Tuesday, October 23, 2012

Lightweight Hardshells introduction

Early this morning, about 4am, I got dressed to go climbing before I had to go to work.  It was raining quite hard and the temperature was hovering around 35 degrees.  We decided to go drytooling instead of rock climbing, figuring we may get more purchase with picks in cracks than rubber on wet rock.  Not only that, drytooling would allow us to wear warm boots and gloves.  Instead of being bummed as is normally the case when rain thwarts our rock climbing plans, I got excited knowing that colder temperatures and wetter weather is a good sign that ice season is approaching.  But drytooling in the rain and sleet meant I needed a jacket that would keep me dry from the elements, but breathe well while I was pulling hard.

Last year I did most of my ice climbing in a softshell.  Only one or two times did I ever wear a hardshell while climbing, and only when it was snowing really wet snow and I'd be out in it for a long time.  In fact, I generally only wear hardshells in really wet and nasty conditions. This morning was a hardshell morning.

In years past, I avoided wearing hardshells except in the worst conditions because I would generally overheat, oversweat, eventually get cold and clammy, and would be uncomfortable.  But, with the progress that has been made with waterproof/breathable membrane technology over the last 3 or 4 years, and especially in the last year or two, I have started working hardshells into my clothing systems again.

This morning I was surprised at how comfortable I was able to stay while climbing hard in a hardshell.  I stayed dry from the outside, even though it was dumping rain/wet snow, and I didn't work up a sweat like usual on the inside.  I was climbing in the Rab Stretch Neo jacket, made of Polartec Neoshell.  My friend was wearing a Mountain Hardwear Drystein jacket made with Mountain Hardwear's proprietary Dry Q membrane.  He stayed pretty dry too, only complaining once that he started to work up a bit of a sweat while pulling the crux of one route while being totally pumped.  We both agree that hardshell technology has come a long way.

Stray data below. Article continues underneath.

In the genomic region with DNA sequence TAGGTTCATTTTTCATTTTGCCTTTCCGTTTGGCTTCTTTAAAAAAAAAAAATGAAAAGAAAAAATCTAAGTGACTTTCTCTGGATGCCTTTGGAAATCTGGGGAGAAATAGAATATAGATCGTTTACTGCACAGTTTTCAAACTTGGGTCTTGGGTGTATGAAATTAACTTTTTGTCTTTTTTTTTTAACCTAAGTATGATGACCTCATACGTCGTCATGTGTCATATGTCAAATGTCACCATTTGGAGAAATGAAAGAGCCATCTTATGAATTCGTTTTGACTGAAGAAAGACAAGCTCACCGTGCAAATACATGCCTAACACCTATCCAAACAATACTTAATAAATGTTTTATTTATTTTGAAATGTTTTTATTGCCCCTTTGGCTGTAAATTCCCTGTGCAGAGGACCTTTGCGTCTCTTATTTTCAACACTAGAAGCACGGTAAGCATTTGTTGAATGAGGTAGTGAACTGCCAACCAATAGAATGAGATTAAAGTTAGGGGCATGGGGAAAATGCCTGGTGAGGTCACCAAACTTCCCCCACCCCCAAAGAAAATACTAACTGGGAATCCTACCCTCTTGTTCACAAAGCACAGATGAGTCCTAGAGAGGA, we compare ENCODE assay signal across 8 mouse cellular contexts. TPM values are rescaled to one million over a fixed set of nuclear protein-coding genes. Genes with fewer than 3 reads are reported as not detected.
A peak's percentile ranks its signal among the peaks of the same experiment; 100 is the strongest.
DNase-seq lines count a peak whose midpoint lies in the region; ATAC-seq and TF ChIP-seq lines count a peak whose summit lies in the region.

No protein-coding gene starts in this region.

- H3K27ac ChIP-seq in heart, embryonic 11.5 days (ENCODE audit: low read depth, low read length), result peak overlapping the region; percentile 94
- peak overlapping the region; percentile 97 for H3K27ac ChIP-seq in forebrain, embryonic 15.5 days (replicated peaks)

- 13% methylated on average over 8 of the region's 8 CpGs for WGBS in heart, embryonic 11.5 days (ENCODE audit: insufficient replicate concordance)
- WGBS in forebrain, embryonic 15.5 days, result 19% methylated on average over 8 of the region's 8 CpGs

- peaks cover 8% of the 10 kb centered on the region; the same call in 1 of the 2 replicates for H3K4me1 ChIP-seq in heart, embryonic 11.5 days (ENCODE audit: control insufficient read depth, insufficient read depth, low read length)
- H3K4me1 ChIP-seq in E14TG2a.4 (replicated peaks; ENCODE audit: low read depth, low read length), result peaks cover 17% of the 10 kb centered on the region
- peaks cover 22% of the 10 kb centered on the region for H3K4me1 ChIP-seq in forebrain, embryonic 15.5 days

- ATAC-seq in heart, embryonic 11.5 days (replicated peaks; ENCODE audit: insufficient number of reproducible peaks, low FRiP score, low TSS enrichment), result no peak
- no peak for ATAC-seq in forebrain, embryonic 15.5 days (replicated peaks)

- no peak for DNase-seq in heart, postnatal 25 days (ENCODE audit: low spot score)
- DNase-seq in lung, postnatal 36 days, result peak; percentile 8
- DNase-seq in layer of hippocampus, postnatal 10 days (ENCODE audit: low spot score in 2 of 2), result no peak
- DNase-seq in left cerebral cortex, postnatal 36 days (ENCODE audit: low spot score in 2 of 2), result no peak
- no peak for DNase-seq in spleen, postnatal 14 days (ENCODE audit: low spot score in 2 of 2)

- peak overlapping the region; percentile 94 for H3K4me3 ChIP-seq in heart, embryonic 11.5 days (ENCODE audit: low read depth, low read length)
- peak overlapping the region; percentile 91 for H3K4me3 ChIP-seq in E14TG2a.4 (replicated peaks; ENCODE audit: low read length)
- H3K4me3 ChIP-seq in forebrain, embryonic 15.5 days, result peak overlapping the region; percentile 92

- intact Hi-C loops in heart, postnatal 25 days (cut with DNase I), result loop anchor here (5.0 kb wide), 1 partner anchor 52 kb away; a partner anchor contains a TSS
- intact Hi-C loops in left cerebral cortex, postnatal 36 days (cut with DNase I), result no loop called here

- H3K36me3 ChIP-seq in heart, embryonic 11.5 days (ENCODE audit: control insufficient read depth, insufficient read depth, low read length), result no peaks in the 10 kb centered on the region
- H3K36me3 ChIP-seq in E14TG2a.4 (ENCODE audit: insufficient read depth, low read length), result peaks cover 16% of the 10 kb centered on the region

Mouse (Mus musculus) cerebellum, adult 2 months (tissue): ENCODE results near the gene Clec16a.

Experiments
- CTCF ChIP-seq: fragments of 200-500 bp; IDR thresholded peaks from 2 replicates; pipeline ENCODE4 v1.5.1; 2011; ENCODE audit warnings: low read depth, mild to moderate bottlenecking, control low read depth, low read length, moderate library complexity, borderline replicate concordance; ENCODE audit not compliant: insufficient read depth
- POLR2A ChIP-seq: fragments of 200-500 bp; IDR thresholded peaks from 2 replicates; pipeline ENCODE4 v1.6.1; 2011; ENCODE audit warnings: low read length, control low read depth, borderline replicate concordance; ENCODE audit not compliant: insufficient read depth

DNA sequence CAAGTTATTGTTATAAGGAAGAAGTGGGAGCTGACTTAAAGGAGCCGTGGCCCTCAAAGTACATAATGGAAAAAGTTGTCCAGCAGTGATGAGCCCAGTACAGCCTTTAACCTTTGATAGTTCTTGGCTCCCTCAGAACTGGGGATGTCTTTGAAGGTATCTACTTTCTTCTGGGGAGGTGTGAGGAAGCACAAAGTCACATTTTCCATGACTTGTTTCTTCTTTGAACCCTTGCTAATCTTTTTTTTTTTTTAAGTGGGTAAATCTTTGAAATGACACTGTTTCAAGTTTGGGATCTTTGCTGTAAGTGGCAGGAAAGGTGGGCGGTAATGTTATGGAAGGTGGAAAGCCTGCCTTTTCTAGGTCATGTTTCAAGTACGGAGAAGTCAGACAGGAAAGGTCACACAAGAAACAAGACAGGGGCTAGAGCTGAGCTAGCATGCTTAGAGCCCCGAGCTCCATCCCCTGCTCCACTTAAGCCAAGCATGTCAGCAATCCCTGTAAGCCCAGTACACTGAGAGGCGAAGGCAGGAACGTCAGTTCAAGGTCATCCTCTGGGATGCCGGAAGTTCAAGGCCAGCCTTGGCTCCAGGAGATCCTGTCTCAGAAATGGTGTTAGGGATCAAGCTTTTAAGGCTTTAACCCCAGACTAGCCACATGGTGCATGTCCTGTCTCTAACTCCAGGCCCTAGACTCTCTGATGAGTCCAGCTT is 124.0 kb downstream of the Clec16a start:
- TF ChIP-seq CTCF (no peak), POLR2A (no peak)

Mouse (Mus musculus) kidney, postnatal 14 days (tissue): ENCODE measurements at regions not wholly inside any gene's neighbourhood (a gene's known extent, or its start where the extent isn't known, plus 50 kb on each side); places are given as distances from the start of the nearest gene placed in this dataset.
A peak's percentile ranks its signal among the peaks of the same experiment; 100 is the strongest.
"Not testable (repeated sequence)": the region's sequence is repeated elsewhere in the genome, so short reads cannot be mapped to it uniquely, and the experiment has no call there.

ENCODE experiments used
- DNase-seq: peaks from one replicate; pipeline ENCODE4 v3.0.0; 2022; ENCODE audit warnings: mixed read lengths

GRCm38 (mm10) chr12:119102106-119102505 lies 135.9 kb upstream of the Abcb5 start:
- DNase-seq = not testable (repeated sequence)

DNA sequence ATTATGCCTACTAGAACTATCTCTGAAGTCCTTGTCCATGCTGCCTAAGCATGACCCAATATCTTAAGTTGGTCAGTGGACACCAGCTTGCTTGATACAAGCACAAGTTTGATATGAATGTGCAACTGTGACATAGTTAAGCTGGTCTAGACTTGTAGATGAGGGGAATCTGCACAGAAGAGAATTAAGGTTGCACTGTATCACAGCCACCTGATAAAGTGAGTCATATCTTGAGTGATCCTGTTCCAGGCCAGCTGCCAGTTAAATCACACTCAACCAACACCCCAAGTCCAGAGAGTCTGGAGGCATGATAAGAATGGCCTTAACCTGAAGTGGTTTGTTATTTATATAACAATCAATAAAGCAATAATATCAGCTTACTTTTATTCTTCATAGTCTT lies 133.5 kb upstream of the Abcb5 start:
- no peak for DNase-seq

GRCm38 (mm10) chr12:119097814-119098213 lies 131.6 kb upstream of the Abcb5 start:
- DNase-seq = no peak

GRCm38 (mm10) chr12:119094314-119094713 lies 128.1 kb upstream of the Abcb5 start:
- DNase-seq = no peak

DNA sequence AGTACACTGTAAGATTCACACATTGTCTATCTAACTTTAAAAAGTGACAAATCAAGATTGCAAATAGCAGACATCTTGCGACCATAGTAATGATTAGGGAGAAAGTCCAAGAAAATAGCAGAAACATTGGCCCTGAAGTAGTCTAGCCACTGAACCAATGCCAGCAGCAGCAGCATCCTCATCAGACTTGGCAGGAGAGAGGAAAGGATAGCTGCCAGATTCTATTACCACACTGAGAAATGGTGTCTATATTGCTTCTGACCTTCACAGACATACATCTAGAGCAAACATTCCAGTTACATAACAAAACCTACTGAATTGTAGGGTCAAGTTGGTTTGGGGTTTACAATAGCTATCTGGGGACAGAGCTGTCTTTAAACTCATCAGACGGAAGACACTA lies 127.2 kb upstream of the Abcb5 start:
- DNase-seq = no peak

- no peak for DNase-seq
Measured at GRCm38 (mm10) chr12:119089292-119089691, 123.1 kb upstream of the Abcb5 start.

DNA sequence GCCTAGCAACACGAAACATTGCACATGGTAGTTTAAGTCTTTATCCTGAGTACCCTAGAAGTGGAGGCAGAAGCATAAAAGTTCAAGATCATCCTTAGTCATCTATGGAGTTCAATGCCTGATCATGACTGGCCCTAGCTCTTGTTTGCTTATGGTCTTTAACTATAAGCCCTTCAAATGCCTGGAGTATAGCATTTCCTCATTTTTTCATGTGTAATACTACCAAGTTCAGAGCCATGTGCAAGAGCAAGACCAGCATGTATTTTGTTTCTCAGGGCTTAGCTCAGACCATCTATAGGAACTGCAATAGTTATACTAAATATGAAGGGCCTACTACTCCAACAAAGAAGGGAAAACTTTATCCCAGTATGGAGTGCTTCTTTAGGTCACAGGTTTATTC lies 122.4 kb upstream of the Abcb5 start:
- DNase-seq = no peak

So, while it rained hard on us while we were climbing and it continued to rain all day, I thought about the important role that hardshells play.  It has been said, "There is no such thing as bad weather, only inappropriate clothing."  With that in mind, there are certain types of weather that require a hardshell to be considered good weather.

There are a lot of great, new hardshells on the market.  I have the good fortune of inspecting a few of the better ones (in my opinion) that we will be selling at our shop, GEAR:30 in Ogden, Utah.  Because I haven't used most of these jackets yet, I will not be writing reviews on these jackets based on performance.  I will simply try to show the fit, features, and details in a useful way for those that are interested in any of these jackets, but maybe haven't had the opportunity to use or see them in person. For the jackets that I decide to buy and use, I will update the posts with performance information based on my own experience after a few months of use.

The jackets that I will be highlighting are as follows:
  • Rab Stretch Neo Jacket - Neoshell - (I actually have used this one, but it's still relatively new and I don't have a lot of mileage in it yet)
  • Rab Latok Alpine Jacket - eVent
  • Outdoor Research Axiom Jacket - Gore-tex Active Shell - (Outside Gear of the Year 2012)
  • La Sportiva Stormfighter - Gore-tex Active Shell - (Outside Gear of the Year 2013)
I will try to highlight one jacket each day, but depending on how busy work is, I may switch to one every other day.  If other jackets become available that fit the category of 'lightweight hardshells,' I will add them to the mix

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